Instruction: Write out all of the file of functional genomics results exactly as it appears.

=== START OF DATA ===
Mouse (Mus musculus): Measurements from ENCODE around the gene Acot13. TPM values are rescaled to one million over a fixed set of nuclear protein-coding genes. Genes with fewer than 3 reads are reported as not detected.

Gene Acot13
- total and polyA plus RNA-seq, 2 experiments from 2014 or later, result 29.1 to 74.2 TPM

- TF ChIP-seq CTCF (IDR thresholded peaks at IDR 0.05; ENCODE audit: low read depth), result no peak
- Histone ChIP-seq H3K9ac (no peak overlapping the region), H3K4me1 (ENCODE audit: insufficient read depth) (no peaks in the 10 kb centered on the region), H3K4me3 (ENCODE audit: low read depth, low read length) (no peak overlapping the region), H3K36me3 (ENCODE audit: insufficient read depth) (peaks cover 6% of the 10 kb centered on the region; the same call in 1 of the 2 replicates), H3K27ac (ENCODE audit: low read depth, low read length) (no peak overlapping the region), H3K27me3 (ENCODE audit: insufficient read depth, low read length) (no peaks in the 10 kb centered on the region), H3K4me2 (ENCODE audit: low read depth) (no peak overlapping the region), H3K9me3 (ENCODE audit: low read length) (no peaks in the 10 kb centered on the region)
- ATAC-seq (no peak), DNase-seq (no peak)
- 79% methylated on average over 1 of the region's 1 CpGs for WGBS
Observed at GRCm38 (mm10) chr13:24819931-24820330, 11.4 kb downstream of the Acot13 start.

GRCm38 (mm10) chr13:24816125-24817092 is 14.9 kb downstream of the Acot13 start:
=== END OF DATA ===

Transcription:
Mouse (Mus musculus): Measurements from ENCODE around the gene Acot13. TPM values are rescaled to one million over a fixed set of nuclear protein-coding genes. Genes with fewer than 3 reads are reported as not detected.

Gene Acot13
- total and polyA plus RNA-seq, 2 experiments from 2014 or later, result 29.1 to 74.2 TPM

- TF ChIP-seq CTCF (IDR thresholded peaks at IDR 0.05; ENCODE audit: low read depth), result no peak
- Histone ChIP-seq H3K9ac (no peak overlapping the region), H3K4me1 (ENCODE audit: insufficient read depth) (no peaks in the 10 kb centered on the region), H3K4me3 (ENCODE audit: low read depth, low read length) (no peak overlapping the region), H3K36me3 (ENCODE audit: insufficient read depth) (peaks cover 6% of the 10 kb centered on the region; the same call in 1 of the 2 replicates), H3K27ac (ENCODE audit: low read depth, low read length) (no peak overlapping the region), H3K27me3 (ENCODE audit: insufficient read depth, low read length) (no peaks in the 10 kb centered on the region), H3K4me2 (ENCODE audit: low read depth) (no peak overlapping the region), H3K9me3 (ENCODE audit: low read length) (no peaks in the 10 kb centered on the region)
- ATAC-seq (no peak), DNase-seq (no peak)
- 79% methylated on average over 1 of the region's 1 CpGs for WGBS
Observed at GRCm38 (mm10) chr13:24819931-24820330, 11.4 kb downstream of the Acot13 start.

GRCm38 (mm10) chr13:24816125-24817092 is 14.9 kb downstream of the Acot13 start: